Detective Dee is in many ways one of the more approachable Chinese films you’re likely to come across, consisting of one part Indiana Jones, one part Sherlock Holmes (Guy Ritchie vintage), one part Scooby-Doo – and all overlaid with the visual style and martial arts spectacle one would expect. There’s a genuine story and a mystery to unravel, and it’s just about followable (with some nice, near-CSI-style flashbacks at the various clue reveals.) However the unfamiliarity of the cultural and historical reference touchpoints makes it difficult for Western audiences to really ‘play along’ as you’re never sure what’s real and what is heightened reality or outright fantasy.
There’s a particular problem with characterisation which is very different from the standard Western way of handling such things, with characters switching from archetypical villains to sympathetic cohorts (and back again) to a degree that leaves nothing certain or reliable (both in character and in appearance) – which to us appears careless inattention but is actually just a different style of doing things. It means it covers up some genuinely meaningful switches ‘in plain sight’, but it’s still weird that a character can go from power crazed tyrant to honourable leader with little backstory to it. Only the eponymous Detective Dee has a consistent character and through story, and ironically that makes him a rather dull focal point in the story compared with the fascinating personalities around him, although there’s no doubting the strength and quality of Andy Lau’s performance.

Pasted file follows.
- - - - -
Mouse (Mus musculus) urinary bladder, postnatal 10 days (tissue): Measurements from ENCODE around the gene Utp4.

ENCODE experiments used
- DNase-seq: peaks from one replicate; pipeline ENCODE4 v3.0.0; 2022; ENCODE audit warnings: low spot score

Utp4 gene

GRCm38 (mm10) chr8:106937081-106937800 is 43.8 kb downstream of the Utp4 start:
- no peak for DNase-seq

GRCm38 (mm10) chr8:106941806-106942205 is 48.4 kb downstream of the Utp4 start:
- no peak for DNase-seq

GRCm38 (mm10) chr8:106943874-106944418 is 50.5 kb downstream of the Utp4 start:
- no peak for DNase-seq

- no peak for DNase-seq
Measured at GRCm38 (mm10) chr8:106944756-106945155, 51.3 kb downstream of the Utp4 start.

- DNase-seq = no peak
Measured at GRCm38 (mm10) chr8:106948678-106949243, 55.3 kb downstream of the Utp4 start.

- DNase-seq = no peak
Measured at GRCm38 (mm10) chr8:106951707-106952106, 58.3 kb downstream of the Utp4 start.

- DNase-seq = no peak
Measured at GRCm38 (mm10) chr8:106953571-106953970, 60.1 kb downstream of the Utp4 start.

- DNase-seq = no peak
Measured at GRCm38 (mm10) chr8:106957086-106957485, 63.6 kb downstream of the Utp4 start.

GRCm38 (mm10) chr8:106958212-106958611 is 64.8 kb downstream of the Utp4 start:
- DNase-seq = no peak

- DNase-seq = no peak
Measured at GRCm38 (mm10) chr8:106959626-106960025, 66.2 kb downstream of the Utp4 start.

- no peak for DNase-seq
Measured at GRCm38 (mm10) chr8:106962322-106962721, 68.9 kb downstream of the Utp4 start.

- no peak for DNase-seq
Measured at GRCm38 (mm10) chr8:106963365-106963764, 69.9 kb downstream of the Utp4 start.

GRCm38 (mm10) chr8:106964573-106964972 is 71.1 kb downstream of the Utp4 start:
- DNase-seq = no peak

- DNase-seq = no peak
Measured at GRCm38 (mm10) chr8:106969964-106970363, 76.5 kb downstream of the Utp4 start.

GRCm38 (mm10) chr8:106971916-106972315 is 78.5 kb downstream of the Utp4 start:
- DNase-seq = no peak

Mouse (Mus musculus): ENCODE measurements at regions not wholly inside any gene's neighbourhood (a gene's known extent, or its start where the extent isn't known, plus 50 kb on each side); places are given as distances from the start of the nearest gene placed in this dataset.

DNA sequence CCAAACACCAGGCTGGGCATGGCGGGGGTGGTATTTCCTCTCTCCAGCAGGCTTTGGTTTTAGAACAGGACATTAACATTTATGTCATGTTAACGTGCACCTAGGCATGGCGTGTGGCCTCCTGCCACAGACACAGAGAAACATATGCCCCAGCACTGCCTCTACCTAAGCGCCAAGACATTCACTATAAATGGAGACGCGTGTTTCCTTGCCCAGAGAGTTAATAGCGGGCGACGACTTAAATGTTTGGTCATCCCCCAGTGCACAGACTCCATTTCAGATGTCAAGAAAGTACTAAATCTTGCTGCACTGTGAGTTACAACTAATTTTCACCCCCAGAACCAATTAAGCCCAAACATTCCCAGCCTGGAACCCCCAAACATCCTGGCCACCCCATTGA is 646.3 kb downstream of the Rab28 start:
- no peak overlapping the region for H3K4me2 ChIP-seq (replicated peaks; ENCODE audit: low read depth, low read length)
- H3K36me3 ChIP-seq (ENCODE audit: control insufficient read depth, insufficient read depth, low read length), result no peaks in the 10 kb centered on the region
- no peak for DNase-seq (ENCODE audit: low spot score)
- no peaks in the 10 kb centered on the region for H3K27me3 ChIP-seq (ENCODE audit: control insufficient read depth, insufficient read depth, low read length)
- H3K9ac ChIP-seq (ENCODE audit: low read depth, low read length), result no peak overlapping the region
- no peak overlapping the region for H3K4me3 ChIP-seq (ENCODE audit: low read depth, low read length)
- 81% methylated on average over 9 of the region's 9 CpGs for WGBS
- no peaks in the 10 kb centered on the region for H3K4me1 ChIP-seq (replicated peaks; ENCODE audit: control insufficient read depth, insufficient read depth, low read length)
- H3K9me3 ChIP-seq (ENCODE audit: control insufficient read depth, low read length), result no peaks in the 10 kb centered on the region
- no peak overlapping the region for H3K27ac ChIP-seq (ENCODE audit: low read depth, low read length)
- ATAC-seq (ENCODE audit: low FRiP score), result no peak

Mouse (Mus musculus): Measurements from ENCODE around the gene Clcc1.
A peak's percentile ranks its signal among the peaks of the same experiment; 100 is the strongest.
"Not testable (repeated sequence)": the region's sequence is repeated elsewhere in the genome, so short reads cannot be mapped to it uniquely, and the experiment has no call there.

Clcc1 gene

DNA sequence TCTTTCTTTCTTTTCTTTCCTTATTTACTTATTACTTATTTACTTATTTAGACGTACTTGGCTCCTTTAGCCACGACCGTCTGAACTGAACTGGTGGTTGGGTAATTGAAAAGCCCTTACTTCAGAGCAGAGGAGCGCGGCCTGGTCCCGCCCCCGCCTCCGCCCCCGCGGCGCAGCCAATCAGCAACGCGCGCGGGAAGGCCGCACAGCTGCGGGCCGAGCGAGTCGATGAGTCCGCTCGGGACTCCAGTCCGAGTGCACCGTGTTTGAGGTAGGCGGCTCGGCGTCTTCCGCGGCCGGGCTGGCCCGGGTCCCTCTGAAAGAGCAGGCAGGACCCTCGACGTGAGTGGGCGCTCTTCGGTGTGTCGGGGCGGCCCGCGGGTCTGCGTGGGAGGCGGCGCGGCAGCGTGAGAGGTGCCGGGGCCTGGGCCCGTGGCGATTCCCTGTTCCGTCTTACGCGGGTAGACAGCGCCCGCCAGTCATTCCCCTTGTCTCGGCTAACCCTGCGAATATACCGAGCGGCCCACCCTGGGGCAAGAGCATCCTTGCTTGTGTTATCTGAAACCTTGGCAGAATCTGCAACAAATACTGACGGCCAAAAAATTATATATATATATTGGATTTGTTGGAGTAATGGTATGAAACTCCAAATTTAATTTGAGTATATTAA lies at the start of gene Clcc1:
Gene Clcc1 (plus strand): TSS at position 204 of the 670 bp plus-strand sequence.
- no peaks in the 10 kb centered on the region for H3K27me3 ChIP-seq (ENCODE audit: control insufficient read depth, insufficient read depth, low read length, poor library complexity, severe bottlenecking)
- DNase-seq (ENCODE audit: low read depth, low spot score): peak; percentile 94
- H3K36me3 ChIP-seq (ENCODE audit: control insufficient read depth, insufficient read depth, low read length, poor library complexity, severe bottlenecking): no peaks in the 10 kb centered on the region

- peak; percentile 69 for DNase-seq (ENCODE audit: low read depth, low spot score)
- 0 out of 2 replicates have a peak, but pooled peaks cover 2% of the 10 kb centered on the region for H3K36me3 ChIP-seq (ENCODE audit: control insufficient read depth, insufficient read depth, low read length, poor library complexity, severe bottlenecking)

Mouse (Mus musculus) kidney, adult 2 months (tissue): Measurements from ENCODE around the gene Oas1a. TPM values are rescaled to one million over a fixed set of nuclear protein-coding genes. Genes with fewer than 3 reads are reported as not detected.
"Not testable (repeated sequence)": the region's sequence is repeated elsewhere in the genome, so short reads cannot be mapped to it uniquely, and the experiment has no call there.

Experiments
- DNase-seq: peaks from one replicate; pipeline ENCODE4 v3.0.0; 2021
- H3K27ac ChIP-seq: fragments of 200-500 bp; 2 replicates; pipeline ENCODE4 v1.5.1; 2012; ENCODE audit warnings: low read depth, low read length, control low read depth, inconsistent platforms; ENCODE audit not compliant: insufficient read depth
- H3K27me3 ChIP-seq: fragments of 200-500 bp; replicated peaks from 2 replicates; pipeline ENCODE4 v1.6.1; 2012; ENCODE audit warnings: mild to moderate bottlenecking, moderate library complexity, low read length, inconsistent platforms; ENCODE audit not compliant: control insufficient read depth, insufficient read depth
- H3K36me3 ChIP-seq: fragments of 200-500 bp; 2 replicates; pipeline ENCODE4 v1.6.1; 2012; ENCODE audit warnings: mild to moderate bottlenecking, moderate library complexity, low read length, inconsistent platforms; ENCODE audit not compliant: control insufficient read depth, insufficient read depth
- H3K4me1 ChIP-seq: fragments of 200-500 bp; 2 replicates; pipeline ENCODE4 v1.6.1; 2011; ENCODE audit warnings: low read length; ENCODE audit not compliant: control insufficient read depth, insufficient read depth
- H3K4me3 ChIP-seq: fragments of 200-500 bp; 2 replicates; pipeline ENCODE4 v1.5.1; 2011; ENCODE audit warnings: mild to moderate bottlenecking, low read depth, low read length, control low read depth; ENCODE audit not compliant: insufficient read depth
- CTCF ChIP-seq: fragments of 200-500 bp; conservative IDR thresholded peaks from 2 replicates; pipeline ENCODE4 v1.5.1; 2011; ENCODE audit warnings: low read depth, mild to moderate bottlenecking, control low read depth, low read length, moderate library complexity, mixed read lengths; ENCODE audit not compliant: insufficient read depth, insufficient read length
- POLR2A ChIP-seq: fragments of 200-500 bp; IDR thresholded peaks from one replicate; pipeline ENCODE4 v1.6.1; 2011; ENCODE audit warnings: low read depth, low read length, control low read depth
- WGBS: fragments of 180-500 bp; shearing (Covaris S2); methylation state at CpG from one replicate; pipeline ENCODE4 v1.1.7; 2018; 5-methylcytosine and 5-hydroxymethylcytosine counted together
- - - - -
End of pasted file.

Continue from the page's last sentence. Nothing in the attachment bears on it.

If you can put aside these difficulties in translation, though, the film is overall a delight to watch – spectacularly so in Blu-ray high definition – and a continual treasure throughout, always fascinating and beautiful to view, even though there is a surfeit of blatant CGI from the start. The film isn’t remotely embarrassed by such evident artificiality though and almost revels in and celebrates it, and with such vivid life and gusto on the screen it’s hard not to be swept away by it, too, and just go with the flow.
If you can do that, you’ll surely enjoy the experience.
**** out of 5.